Pre-pregnancy overweight overtakes gestational diabetes as a risk factor for subsequent metabolic syndrome.Eur J Endocrinol 2013; 169(5):605-11EJ
Gestational diabetes mellitus (GDM) is associated with an increased risk of subsequent diabetes and metabolic syndrome (MS). The independent significance of overweight, often associated with GDM, is controversial. This study was aimed to investigate the prevalence of MS and carotid intima-media thickness (CIMT) values in normal and overweight women with previous insulin-treated GDM and control without GDM 19 years after the index pregnancy.
The study group consisted of 61 women with prior GDM and 55 controls who gave birth in Oulu University Hospital between 1988 and 1993. These women were further divided into subgroups according to pre-pregnancy BMI (<25 or ≥25 kg/m(2)). In 2008-2010, anthropometrics and blood pressure were measured, blood samples were taken, and an oral glucose tolerance test was performed to investigate the components of MS. CIMT was measured by Doppler ultrasound.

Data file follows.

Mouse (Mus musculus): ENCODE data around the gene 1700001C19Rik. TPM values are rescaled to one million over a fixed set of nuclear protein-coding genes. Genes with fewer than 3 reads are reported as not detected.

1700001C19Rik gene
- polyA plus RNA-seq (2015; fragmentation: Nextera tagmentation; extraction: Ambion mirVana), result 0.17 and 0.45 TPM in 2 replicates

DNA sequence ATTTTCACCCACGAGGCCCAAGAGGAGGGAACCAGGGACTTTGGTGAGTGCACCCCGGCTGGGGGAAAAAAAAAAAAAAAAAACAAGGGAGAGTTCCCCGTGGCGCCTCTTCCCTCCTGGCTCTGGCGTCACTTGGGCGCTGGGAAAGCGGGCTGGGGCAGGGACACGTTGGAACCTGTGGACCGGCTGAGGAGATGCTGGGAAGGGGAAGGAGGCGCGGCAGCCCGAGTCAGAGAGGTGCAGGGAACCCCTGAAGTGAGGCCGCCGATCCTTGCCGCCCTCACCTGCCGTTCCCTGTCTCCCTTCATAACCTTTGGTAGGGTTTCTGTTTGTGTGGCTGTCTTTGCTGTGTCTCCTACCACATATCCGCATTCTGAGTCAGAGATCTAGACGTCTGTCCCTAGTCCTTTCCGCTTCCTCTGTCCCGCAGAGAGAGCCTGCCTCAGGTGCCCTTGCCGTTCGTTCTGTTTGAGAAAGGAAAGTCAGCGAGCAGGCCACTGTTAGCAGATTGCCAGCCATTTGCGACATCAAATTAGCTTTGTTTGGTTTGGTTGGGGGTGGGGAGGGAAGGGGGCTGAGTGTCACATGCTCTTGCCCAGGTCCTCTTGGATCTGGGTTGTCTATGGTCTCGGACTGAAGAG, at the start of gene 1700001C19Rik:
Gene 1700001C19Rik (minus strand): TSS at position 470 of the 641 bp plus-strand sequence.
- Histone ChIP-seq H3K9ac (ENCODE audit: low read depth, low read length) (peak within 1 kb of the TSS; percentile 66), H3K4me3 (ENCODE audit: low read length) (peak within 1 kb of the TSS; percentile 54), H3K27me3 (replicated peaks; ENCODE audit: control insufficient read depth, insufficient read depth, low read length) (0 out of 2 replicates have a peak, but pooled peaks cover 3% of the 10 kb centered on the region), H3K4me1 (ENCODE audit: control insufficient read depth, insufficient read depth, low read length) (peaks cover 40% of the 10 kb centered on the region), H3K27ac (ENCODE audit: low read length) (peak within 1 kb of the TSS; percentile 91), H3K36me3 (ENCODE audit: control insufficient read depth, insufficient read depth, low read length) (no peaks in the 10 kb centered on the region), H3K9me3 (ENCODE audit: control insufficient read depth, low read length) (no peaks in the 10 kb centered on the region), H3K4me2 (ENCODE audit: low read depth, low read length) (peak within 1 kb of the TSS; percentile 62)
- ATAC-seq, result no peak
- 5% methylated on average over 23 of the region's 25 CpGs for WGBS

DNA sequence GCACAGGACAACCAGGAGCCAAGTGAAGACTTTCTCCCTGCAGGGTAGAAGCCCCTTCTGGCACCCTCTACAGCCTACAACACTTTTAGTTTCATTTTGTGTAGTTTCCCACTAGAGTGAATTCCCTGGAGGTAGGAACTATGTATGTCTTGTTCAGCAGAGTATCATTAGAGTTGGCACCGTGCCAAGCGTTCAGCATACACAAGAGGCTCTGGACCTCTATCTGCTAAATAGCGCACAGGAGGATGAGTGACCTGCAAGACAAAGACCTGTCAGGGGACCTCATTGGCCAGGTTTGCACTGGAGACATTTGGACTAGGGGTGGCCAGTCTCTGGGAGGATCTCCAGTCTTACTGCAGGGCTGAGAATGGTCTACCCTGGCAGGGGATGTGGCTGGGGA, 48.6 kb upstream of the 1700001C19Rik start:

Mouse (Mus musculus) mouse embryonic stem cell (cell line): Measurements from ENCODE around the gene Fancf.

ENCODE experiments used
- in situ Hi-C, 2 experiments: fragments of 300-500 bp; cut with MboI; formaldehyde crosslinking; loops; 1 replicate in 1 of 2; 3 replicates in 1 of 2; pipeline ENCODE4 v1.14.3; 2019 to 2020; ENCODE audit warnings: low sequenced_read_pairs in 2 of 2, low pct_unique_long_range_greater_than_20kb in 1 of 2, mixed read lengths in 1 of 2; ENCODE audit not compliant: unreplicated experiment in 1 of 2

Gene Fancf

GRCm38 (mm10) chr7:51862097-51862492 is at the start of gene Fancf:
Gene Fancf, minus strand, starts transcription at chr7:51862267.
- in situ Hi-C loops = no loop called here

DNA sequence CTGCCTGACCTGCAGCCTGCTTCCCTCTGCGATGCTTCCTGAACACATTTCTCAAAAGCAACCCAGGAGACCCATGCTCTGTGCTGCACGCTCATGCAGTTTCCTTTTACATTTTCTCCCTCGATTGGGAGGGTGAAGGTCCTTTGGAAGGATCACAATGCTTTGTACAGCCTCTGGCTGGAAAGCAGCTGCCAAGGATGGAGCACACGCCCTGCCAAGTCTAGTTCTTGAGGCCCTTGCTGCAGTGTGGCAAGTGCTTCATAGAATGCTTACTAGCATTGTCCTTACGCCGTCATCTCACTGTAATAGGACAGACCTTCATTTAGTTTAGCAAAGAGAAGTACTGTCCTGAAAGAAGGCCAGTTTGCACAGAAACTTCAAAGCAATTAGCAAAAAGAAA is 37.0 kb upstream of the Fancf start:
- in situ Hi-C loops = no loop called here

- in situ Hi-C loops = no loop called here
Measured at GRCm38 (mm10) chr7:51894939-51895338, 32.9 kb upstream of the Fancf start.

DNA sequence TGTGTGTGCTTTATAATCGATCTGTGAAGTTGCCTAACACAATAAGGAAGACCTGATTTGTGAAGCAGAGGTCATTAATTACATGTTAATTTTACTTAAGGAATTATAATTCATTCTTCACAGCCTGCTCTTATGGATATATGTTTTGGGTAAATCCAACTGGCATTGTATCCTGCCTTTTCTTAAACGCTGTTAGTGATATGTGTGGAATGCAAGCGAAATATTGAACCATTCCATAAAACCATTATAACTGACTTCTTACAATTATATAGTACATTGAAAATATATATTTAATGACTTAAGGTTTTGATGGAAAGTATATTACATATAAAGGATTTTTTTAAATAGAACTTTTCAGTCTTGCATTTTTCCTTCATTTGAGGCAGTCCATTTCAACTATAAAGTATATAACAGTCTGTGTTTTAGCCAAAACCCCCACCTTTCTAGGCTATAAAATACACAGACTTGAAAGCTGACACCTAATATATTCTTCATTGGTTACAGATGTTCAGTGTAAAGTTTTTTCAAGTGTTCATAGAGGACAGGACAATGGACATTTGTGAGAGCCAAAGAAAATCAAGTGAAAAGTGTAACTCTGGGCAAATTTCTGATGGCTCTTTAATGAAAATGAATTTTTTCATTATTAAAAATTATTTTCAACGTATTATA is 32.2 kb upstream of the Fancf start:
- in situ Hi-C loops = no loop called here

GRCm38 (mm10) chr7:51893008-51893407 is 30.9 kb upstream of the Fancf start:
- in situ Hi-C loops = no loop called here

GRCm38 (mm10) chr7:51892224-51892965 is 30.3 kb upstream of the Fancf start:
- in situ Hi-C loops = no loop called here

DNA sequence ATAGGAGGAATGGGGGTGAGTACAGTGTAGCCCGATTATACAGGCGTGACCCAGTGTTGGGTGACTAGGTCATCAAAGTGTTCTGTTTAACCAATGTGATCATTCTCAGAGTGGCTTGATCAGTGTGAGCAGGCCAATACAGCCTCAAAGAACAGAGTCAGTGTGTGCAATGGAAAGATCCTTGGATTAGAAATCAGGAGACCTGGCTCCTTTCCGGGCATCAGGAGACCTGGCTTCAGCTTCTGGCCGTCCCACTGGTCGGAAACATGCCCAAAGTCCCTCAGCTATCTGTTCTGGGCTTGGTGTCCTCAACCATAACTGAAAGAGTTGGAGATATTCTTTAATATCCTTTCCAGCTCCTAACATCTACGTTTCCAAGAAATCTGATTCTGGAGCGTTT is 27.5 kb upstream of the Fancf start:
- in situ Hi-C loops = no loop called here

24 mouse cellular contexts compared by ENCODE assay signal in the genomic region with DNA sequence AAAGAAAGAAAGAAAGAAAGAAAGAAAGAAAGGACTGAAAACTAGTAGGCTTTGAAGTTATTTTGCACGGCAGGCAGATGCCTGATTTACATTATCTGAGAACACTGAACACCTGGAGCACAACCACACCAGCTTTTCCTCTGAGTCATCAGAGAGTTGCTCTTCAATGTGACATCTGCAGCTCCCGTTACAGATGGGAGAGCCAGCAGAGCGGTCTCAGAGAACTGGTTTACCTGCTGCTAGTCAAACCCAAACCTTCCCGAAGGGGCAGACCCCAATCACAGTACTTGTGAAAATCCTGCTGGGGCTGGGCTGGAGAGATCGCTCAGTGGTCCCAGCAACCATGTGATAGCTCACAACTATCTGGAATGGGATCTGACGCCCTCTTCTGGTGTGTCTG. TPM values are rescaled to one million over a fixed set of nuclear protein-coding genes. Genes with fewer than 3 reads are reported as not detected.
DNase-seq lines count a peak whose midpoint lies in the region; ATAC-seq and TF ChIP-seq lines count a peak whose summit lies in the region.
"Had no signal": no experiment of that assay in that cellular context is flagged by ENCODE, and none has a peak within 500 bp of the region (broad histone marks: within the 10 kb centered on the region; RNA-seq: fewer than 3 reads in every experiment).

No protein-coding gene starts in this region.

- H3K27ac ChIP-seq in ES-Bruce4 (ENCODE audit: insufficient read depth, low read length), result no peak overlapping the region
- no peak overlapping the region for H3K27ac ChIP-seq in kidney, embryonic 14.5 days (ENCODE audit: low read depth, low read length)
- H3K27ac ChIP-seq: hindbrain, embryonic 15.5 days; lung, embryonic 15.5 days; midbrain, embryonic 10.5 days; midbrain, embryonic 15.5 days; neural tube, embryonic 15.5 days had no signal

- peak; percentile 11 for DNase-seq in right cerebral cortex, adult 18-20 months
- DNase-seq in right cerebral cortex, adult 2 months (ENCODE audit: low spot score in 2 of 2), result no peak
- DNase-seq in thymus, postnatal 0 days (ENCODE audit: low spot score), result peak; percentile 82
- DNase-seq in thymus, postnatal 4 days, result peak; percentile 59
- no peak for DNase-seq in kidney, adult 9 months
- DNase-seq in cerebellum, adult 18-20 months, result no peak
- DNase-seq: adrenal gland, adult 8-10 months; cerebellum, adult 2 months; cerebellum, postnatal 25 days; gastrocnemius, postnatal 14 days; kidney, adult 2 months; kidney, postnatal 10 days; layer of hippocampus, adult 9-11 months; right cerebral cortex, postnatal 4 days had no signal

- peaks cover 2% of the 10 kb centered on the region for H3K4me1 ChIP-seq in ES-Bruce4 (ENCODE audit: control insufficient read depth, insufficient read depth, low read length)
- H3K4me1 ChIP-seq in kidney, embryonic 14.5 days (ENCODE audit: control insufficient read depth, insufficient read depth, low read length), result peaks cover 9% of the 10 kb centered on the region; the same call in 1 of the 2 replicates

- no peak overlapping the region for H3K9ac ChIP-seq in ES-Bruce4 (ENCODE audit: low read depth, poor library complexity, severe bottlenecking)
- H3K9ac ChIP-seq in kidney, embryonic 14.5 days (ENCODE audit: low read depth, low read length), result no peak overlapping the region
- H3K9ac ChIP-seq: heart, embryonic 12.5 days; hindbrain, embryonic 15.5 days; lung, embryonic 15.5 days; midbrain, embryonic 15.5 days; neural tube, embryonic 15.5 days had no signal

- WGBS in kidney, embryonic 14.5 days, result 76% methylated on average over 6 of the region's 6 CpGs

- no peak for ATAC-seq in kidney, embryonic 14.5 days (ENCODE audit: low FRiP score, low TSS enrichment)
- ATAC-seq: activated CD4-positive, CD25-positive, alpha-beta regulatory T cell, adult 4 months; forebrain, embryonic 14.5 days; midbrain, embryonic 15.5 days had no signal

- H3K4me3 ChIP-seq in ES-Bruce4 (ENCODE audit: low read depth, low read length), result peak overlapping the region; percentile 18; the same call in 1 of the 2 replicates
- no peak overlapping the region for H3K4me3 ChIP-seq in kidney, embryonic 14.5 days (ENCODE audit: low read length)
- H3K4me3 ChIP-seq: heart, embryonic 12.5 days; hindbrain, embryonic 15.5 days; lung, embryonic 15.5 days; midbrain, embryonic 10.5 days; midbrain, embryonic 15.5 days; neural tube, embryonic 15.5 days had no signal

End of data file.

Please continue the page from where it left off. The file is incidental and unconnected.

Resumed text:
Total prevalence of MS was 62% in the GDM group and 31% in the control group (P=0.001); it was highest (86%) in GDM women with pre-pregnancy overweight. CIMT was significantly thicker (0.67 vs 0.56 mm, P=0.007) and more often abnormal (71.7 vs 45.3%, P=0.004) in the GDM group compared with the controls. In logistic regression analysis, the strongest factor predicting MS in the whole study population was pre-pregnancy overweight.
Pre-pregnancy overweight was the strongest predictive factor for later MS, whereas GDM indicated increased risk of subsequent diabetes and subclinical atherosclerosis. The risk of MS was highest when both of these factors were present.